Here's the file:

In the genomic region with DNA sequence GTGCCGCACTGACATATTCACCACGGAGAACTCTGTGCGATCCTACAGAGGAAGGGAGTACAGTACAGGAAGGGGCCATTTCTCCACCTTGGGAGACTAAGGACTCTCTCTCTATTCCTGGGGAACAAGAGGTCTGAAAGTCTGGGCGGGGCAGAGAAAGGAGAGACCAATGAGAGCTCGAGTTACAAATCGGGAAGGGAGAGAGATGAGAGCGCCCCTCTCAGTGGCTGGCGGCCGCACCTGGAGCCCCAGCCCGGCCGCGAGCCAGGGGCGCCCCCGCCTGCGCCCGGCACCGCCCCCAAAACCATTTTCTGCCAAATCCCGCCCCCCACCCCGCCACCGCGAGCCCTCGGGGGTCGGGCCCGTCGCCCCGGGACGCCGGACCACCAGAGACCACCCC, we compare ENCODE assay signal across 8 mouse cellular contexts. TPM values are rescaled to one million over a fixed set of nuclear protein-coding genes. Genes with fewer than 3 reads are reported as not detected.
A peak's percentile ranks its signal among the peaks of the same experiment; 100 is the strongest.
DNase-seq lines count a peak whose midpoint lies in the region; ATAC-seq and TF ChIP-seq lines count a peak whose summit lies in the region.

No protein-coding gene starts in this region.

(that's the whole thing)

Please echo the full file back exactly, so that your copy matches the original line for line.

In the genomic region with DNA sequence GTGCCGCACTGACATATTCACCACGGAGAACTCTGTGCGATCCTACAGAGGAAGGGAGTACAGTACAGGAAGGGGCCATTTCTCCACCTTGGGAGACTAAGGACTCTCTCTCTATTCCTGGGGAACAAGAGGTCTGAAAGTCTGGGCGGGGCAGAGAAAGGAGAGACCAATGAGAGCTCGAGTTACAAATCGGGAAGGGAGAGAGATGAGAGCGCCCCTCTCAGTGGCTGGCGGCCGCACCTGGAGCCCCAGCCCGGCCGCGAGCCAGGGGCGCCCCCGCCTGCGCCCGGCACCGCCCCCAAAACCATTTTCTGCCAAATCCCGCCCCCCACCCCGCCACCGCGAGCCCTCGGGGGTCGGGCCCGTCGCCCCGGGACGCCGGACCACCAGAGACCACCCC, we compare ENCODE assay signal across 8 mouse cellular contexts. TPM values are rescaled to one million over a fixed set of nuclear protein-coding genes. Genes with fewer than 3 reads are reported as not detected.
A peak's percentile ranks its signal among the peaks of the same experiment; 100 is the strongest.
DNase-seq lines count a peak whose midpoint lies in the region; ATAC-seq and TF ChIP-seq lines count a peak whose summit lies in the region.

No protein-coding gene starts in this region.